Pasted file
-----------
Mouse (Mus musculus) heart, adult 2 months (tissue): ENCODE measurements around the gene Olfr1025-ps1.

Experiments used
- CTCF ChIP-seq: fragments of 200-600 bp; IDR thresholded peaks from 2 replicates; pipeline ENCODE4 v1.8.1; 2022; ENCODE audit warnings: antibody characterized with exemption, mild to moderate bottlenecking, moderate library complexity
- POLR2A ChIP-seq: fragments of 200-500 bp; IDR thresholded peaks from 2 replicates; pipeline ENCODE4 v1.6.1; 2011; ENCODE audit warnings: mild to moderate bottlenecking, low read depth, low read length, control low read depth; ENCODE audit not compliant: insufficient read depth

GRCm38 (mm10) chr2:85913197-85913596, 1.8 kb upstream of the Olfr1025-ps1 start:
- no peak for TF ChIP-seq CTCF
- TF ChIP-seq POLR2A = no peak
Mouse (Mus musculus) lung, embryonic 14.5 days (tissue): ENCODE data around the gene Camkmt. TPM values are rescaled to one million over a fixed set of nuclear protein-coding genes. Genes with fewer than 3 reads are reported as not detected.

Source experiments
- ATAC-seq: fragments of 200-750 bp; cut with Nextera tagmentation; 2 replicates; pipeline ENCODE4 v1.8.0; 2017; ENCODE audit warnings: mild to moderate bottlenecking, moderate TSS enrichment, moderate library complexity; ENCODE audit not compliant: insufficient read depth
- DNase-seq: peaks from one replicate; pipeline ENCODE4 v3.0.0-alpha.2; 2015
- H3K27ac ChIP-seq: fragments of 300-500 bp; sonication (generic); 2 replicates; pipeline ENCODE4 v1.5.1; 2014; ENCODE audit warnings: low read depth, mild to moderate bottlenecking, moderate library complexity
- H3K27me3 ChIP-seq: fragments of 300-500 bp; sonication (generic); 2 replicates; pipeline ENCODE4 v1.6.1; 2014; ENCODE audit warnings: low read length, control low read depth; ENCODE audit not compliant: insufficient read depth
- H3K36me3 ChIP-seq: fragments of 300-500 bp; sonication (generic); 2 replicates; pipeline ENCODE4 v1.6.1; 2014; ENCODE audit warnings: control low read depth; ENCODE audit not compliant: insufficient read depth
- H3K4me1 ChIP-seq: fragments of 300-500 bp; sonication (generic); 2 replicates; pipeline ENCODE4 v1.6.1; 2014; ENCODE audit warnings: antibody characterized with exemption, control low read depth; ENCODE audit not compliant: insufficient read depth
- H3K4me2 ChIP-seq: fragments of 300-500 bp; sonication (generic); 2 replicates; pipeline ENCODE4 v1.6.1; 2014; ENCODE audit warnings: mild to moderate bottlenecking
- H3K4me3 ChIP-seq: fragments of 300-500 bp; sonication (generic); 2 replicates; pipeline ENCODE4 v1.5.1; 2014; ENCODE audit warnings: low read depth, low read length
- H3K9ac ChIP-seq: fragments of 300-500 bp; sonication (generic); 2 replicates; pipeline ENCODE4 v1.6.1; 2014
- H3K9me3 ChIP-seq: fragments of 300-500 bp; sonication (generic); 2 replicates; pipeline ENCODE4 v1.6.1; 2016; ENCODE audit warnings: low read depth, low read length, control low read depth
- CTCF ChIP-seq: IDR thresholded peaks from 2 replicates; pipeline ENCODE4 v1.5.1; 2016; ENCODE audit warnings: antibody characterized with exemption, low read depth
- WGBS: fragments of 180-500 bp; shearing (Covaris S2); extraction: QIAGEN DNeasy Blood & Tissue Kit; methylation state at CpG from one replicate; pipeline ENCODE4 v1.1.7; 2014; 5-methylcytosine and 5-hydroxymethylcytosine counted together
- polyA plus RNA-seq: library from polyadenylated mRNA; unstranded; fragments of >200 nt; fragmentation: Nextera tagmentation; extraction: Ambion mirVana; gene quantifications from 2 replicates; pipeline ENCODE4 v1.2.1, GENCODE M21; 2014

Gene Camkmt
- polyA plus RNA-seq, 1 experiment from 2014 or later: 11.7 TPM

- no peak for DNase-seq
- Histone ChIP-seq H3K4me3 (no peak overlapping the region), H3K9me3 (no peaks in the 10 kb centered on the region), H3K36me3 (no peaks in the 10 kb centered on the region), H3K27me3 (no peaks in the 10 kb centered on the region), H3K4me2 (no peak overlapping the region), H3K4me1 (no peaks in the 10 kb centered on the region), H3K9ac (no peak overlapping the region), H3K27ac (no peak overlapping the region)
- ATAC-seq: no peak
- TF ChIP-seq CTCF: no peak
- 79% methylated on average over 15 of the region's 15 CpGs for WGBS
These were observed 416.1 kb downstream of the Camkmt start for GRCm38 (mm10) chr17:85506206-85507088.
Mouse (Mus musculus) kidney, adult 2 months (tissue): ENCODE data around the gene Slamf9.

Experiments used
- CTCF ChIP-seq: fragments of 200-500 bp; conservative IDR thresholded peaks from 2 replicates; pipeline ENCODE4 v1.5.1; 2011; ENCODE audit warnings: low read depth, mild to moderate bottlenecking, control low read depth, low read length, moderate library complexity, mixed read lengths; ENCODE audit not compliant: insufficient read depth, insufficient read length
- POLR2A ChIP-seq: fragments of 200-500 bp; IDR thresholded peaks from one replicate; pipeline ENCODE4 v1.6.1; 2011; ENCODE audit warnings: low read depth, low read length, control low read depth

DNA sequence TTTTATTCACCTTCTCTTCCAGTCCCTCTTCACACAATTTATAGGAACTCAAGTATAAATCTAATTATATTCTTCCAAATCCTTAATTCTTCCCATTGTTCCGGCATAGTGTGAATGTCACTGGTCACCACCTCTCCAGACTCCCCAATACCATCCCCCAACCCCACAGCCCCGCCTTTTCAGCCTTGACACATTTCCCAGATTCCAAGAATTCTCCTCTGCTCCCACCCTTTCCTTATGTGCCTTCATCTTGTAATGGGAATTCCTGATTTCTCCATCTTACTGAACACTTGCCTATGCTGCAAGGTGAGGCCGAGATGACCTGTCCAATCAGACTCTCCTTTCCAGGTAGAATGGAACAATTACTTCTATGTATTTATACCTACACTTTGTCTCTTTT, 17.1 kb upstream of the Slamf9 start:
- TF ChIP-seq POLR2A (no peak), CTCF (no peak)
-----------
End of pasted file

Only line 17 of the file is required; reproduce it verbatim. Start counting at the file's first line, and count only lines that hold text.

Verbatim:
- H3K4me3 ChIP-seq: fragments of 300-500 bp; sonication (generic); 2 replicates; pipeline ENCODE4 v1.5.1; 2014; ENCODE audit warnings: low read depth, low read length